- Daily Zen
Fed up with finding good external candidates, a lot of organizations today invest a tidy sum of time, energy and money into the caliber of internal talent. There’s a good reason why these investments will pay off. According to a research by WartonMangement professor Matthew Bidwell, external hires are routinely outperformed by internal hires who’re paid much less.
Howsoever, internal hiring is not that sure-fire. In a study by CED, it was found that 40 percent of internal moves involving high potential employees end up in failure.
The thing about external hiring is that it’s very easy to research for advice, tips on how to do it efficiently. The same cannot be said about internal hiring. Hence,
Posting: A job posting is a formal process in which the hiring manager posts an open job on an internal job board. Sometimes, internal hires are made that way.
A lot of companies today, have adopted policies that encourage managers top post open jobs, very few actually require it. Moreover, no state or federal law requires firms to post jobs internally.
Managers, thus, have the option of simply sidestepping the posting process in favor of sponsorship, an informal, relationship oriented process in which a hiring manager fills an open job with a candidate known through personal connection. In that event, posting and sponsorship operates alongside as practical approaches to identify internal candidates.
So, which one would yield,quality hires? Studies have shown that people usually have better information with colleagues, they know well, than those they don’t, making internal hiring via sponsorship a practical approach. Shockingly, it’s the opposite. Candidates that are hired through internal postings outperform sponsored internal hires in every aspect of quality. Not just that, according to a study, internal hires via postings received high competency as well as contribution ratings, the two most important metrics of performance.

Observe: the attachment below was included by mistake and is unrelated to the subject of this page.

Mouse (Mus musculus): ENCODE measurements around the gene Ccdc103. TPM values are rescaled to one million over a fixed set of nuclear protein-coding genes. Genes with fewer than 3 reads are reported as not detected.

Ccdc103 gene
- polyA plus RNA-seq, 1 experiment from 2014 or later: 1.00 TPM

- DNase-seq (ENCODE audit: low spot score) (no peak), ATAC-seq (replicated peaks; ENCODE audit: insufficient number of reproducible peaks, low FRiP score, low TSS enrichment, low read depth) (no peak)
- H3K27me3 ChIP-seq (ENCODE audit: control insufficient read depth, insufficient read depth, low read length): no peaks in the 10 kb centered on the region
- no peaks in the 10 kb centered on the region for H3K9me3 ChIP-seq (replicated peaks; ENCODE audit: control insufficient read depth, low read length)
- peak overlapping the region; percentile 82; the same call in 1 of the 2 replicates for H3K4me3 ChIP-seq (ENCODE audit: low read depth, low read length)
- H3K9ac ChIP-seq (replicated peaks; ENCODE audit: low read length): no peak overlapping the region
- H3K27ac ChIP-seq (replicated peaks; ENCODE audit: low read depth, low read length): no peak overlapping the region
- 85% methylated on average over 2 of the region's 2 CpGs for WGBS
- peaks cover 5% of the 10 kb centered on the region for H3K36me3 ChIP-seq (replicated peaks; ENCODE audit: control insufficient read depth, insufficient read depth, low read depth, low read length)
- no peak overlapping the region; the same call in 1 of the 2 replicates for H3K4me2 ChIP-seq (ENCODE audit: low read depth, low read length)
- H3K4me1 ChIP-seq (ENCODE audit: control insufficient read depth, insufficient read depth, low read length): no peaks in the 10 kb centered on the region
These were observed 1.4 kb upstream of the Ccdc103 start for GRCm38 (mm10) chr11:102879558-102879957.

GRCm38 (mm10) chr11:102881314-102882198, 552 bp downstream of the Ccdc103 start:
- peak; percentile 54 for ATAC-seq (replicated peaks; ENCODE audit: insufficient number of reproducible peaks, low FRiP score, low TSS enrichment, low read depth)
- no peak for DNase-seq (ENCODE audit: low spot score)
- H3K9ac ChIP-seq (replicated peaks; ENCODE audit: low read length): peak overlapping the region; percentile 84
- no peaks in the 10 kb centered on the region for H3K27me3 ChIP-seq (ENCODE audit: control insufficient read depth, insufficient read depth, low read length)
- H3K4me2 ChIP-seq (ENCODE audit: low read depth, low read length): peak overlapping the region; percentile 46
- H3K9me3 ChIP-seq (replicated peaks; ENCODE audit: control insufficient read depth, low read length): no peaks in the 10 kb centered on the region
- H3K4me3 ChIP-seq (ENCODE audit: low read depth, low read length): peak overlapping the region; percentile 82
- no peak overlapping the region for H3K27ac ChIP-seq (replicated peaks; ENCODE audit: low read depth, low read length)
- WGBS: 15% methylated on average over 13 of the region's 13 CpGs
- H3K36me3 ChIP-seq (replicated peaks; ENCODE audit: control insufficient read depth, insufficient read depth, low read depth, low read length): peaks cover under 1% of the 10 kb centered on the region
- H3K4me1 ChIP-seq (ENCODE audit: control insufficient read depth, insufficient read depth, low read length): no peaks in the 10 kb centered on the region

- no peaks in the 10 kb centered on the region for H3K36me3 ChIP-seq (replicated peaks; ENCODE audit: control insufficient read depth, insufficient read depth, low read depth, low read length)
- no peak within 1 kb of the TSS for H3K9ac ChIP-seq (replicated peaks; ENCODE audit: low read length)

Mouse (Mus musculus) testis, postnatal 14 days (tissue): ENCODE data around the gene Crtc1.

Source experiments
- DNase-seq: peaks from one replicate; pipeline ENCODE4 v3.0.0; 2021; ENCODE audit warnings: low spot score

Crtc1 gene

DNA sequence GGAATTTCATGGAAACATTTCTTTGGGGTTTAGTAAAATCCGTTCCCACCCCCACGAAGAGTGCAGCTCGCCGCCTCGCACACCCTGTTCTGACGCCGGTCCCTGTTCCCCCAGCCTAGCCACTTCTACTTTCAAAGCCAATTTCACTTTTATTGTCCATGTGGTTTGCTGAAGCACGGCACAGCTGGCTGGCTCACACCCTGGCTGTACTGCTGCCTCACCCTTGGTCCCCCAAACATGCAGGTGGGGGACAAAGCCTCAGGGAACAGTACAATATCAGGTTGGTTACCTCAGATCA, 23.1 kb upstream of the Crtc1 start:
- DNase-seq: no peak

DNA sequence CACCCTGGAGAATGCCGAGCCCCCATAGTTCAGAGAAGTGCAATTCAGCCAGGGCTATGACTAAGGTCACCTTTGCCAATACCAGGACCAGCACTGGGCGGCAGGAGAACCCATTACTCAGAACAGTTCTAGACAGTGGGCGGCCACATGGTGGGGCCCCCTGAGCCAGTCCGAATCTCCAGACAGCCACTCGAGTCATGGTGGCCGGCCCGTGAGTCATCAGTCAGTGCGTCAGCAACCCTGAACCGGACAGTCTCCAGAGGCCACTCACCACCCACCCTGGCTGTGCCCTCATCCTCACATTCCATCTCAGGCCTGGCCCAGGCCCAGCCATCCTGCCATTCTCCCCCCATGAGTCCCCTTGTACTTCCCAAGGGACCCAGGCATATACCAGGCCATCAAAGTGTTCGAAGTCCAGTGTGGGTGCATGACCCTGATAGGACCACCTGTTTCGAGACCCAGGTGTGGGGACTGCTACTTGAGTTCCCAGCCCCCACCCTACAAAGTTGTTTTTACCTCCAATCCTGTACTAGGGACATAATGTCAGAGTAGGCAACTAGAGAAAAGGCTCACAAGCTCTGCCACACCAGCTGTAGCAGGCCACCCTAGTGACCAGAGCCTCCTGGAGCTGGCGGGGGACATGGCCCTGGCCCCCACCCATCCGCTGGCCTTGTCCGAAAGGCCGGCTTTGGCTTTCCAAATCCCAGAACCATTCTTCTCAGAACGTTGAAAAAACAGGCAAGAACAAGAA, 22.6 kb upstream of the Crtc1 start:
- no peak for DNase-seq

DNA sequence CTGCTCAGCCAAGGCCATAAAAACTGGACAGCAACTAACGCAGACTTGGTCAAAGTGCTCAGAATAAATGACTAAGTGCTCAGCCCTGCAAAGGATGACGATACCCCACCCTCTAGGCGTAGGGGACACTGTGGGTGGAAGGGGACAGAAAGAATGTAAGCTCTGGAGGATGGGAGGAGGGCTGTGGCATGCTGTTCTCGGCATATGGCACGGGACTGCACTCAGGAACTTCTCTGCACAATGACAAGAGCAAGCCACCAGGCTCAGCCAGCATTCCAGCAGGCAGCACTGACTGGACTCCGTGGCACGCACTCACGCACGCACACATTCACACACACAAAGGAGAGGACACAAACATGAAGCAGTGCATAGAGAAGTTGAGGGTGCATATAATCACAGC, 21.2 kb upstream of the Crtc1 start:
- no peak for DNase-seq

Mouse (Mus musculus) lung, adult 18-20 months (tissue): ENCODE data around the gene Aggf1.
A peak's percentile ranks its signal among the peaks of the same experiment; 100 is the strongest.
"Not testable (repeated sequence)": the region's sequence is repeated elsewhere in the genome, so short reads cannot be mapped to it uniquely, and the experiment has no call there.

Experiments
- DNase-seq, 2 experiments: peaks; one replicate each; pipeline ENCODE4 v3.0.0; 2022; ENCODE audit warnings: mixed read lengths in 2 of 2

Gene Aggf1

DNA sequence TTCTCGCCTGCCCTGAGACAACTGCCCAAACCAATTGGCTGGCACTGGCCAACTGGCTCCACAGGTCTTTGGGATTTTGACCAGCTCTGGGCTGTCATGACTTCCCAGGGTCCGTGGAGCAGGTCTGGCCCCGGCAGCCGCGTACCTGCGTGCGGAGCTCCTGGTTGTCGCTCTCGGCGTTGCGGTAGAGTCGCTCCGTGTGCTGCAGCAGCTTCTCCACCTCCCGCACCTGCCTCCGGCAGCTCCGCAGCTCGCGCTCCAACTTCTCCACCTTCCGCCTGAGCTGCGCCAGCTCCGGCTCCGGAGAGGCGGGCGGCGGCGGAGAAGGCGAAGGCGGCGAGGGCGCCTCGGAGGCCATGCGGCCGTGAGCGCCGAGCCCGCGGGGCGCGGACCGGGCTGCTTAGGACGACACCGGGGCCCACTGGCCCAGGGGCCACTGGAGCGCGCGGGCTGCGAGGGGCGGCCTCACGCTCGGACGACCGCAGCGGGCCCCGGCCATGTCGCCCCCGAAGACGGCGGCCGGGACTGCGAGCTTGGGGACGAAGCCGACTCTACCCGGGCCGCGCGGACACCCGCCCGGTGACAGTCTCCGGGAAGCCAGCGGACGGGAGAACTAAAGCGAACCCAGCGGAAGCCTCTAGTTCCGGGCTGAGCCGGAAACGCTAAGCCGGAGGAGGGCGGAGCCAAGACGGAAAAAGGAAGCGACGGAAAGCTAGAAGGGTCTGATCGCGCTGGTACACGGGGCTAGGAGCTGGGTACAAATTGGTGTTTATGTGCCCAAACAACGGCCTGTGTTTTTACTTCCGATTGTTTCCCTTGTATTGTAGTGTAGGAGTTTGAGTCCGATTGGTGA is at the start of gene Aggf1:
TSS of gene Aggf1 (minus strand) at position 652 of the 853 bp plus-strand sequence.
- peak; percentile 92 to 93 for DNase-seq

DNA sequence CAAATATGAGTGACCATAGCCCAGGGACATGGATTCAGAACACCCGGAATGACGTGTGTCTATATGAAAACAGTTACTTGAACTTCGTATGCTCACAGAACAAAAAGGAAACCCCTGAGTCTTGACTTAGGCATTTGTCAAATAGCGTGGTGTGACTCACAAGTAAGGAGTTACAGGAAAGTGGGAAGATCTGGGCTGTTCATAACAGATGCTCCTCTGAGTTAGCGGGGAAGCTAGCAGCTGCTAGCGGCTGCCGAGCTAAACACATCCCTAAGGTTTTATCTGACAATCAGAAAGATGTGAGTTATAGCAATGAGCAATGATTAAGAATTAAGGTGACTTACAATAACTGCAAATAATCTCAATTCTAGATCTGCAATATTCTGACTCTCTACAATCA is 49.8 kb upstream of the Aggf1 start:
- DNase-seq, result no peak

Additionally, internal candidates hired via internal postings are 20% less likely to be fired or quit during their first 24 months on the job in contrast to sponsored internal candidates.
How exactly does posting help hiring managers make better internal hiring decisions? To put the record straight, even the most connected managers in a firm cannot be expected to know every inch of a potential candidate. When an employee is allowed to present his/her qualifications and not just the relationship with the hiring manager, the likelihood of that candidate being overlooked reduces.
Moreover, personal information is not just enough to make a good hiring decision. Managers are still responsible to hire someone who is worthy of the job in its true sense. According “bounded awareness” (Bazerman&Chugh, 2005), there are two most common decision making mistakes connected to a hiring managers’ use of data.
The first, managers every so often gloss over important information that could improve their decision making. A job posting requires a manager to evaluate potential candidates by sticking to the established set of criteria. While, a sponsorship enables managers to play around the job requirements to select their preferred candidate.
Naturally, a candidate hired via a formal set of evaluation criteria is more likely to excel in the job, than the one hired via preferential treatment.
Other things, managers sometimes allows unrelated information influence their decision making. For example, the candidate shares similar interests to that of the hiring manager. The hiring manager is likely to bias the hiring decision, even though the candidate’s ability to perform the job satisfactorily is questionable.
A job posting reduces the changes of any external, unrelated information influence the hiring managers’ decision. It compels the manager to make a decision by sticking to objective information. As a matter of fact, postings can also help abate any sense of unfairness that could play with employees’ motivation.
In addition to this, the job posting process is found to enable moves across divisions and functions and cities and states. Employees are also found to be more empowered to negotiate their salaries, thus reducing the chances of salary discrepancies linked to different genders.
In early 2000s, Cisco developed an in-house job posting system called Pathfinder. Many managers complained that they would lose their most promising employees due to this. The company responded saying that if a manager didn’t want to lose their best talent, they should may consider getting better at managing them. Organizations should start considering a more thorough use of the job posting to increase the chances if internal mobility.